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Connoisseurs talk about a wine’s floral bouquet. But some Napa Valley vintners are taking that concept a step further by planting lush gardens.

At the Far Niente Winery (www.farniente.com), in Oakville, Calif., thousands of southern azaleas bloom in spring, creating a blaze of cerise and red. Developed by the late Gil Nickel and his wife, Beth, who together revived Far Niente in the late ’70s, the gardens also include hand-shaped flagstone stairs and stone bridges, plus a driveway lined with 100 Autumn Gold gingko trees. Visits are by appointment only and include a guided tour of the grounds. During March, this means walking beside a vibrant grove of tulips.

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A few miles north, marble figures by sculptor Welton Rotz grace swathes of manicured lawn at the Peju Province Winery (www.peju.com), in Rutherford. Dahlias and roses bloom in the warmer months, and a koi pond offers a quiet retreat.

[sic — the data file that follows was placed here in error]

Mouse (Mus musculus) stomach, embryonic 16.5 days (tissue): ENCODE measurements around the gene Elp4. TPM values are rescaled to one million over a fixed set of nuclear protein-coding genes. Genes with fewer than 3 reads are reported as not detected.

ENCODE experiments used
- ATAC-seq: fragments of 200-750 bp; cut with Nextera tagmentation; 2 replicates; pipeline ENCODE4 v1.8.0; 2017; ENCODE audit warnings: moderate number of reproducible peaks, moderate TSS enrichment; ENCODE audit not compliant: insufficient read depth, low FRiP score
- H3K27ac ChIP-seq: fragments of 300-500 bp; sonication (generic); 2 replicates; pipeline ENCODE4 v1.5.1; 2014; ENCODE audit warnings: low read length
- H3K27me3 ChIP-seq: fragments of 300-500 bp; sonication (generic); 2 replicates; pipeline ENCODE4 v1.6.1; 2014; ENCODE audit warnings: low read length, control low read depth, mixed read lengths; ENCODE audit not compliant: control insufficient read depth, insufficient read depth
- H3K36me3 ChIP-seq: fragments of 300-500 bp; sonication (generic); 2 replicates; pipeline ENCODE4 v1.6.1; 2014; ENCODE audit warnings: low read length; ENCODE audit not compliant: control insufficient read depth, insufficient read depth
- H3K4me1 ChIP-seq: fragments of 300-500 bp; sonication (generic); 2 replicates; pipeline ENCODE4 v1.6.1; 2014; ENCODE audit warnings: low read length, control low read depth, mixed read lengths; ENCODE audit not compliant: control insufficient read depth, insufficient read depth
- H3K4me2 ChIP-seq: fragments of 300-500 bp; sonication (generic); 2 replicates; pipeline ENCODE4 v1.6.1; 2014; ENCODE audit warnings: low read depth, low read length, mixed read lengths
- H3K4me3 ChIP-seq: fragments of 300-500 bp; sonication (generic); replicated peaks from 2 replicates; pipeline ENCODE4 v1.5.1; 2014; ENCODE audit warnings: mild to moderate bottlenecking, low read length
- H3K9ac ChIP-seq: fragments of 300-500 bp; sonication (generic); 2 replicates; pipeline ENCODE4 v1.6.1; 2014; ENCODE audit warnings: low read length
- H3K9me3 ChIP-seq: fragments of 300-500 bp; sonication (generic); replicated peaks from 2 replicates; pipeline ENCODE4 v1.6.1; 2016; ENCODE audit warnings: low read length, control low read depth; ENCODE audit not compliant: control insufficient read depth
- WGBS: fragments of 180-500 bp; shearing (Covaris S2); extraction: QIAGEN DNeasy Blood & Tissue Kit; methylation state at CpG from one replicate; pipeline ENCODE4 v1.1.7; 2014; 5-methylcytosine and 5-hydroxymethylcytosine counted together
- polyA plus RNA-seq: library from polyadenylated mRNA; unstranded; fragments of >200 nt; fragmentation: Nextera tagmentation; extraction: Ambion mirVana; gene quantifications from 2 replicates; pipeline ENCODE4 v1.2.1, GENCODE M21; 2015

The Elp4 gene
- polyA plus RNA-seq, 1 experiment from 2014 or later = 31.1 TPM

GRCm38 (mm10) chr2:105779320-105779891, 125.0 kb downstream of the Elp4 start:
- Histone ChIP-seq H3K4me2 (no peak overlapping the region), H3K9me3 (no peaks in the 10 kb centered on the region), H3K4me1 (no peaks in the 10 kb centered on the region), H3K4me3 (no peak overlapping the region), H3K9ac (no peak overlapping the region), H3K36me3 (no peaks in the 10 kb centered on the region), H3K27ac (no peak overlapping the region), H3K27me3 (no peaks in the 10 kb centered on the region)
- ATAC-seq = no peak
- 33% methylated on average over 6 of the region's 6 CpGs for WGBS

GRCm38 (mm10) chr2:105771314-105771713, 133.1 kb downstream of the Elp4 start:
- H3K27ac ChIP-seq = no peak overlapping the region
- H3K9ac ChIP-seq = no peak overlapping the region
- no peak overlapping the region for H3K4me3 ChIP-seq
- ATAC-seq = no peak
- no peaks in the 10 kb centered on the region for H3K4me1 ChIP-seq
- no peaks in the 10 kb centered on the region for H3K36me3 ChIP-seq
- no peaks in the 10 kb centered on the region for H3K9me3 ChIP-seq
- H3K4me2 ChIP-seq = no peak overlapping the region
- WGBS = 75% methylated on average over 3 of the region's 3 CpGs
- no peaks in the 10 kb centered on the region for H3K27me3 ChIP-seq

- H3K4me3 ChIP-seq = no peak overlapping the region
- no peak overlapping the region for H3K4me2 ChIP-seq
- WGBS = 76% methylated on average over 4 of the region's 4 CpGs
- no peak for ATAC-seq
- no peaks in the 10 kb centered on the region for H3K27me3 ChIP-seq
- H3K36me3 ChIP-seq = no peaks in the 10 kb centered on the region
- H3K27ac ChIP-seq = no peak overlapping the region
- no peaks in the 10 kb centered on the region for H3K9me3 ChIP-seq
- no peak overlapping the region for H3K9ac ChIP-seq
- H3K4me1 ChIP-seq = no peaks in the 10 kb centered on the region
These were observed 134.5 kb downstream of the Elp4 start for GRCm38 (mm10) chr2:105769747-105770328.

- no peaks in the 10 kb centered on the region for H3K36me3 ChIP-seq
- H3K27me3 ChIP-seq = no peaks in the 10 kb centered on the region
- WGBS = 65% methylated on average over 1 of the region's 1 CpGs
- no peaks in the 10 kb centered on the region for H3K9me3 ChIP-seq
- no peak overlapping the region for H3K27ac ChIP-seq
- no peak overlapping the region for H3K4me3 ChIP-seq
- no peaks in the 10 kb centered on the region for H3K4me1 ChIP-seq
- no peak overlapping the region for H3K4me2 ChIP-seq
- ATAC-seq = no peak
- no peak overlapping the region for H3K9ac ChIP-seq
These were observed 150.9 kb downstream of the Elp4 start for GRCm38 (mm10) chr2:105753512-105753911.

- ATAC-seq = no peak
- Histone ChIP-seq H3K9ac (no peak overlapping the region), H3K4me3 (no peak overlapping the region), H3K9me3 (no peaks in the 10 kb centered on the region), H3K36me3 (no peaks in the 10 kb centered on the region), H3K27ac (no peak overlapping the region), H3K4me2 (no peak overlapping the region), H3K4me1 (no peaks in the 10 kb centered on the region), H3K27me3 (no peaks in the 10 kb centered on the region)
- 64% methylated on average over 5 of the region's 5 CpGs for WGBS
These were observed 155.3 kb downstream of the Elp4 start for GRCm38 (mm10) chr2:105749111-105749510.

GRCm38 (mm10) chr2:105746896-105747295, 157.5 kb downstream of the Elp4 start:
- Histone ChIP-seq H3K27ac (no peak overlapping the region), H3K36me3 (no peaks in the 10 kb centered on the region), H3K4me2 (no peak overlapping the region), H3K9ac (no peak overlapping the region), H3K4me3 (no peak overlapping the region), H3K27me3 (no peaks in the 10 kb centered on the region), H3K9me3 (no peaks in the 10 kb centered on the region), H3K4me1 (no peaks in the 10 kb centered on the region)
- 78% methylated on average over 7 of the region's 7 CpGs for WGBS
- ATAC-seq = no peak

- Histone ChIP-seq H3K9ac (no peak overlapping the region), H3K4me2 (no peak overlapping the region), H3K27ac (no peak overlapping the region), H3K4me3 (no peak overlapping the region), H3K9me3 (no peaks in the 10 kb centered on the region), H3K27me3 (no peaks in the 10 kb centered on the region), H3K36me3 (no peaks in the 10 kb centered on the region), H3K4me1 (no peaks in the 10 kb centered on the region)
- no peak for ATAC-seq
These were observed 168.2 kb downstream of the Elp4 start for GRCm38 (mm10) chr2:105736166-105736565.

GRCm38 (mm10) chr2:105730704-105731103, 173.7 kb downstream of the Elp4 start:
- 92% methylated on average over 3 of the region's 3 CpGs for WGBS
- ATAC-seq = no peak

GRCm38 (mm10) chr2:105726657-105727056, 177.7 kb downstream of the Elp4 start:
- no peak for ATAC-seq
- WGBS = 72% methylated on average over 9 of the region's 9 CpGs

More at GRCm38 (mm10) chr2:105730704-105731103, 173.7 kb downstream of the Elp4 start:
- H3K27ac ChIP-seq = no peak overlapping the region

Moving to higher ground, Newton Vineyard (www.newtonvineyard.com, guided tours by appointment only), in St. Helena, boasts a rose-bedecked formal parterre garden laid out on the roof of the chardonnay barrel building. For an informal riot of color, visit from late January through March, when the valley glows with a golden carpet of wild mustard planted as a cover crop to improve the soil and deter pests. Now that’s flower power.